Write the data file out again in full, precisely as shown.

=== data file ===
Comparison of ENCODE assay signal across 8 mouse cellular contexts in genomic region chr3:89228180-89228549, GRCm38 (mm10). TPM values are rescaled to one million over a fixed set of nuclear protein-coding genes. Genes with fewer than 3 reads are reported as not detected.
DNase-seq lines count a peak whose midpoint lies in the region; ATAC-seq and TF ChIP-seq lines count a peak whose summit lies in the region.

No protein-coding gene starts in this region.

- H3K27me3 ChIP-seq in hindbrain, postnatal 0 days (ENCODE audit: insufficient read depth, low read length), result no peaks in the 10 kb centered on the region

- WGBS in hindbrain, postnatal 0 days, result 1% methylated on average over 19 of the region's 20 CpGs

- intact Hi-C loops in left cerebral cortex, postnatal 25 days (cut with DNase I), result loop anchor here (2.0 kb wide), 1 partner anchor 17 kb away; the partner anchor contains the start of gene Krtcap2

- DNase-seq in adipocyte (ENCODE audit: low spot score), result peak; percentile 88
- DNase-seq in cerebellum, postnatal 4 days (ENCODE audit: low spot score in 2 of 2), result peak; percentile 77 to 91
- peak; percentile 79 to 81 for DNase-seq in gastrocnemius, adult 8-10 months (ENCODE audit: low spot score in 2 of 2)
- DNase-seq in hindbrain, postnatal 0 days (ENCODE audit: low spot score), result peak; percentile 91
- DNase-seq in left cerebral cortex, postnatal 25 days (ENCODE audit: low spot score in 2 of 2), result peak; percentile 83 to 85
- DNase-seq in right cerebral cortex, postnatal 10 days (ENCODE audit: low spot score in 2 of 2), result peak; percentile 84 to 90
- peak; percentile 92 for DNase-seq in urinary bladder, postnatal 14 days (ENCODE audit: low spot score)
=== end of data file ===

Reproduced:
Comparison of ENCODE assay signal across 8 mouse cellular contexts in genomic region chr3:89228180-89228549, GRCm38 (mm10). TPM values are rescaled to one million over a fixed set of nuclear protein-coding genes. Genes with fewer than 3 reads are reported as not detected.
DNase-seq lines count a peak whose midpoint lies in the region; ATAC-seq and TF ChIP-seq lines count a peak whose summit lies in the region.

No protein-coding gene starts in this region.

- H3K27me3 ChIP-seq in hindbrain, postnatal 0 days (ENCODE audit: insufficient read depth, low read length), result no peaks in the 10 kb centered on the region

- WGBS in hindbrain, postnatal 0 days, result 1% methylated on average over 19 of the region's 20 CpGs

- intact Hi-C loops in left cerebral cortex, postnatal 25 days (cut with DNase I), result loop anchor here (2.0 kb wide), 1 partner anchor 17 kb away; the partner anchor contains the start of gene Krtcap2

- DNase-seq in adipocyte (ENCODE audit: low spot score), result peak; percentile 88
- DNase-seq in cerebellum, postnatal 4 days (ENCODE audit: low spot score in 2 of 2), result peak; percentile 77 to 91
- peak; percentile 79 to 81 for DNase-seq in gastrocnemius, adult 8-10 months (ENCODE audit: low spot score in 2 of 2)
- DNase-seq in hindbrain, postnatal 0 days (ENCODE audit: low spot score), result peak; percentile 91
- DNase-seq in left cerebral cortex, postnatal 25 days (ENCODE audit: low spot score in 2 of 2), result peak; percentile 83 to 85
- DNase-seq in right cerebral cortex, postnatal 10 days (ENCODE audit: low spot score in 2 of 2), result peak; percentile 84 to 90
- peak; percentile 92 for DNase-seq in urinary bladder, postnatal 14 days (ENCODE audit: low spot score)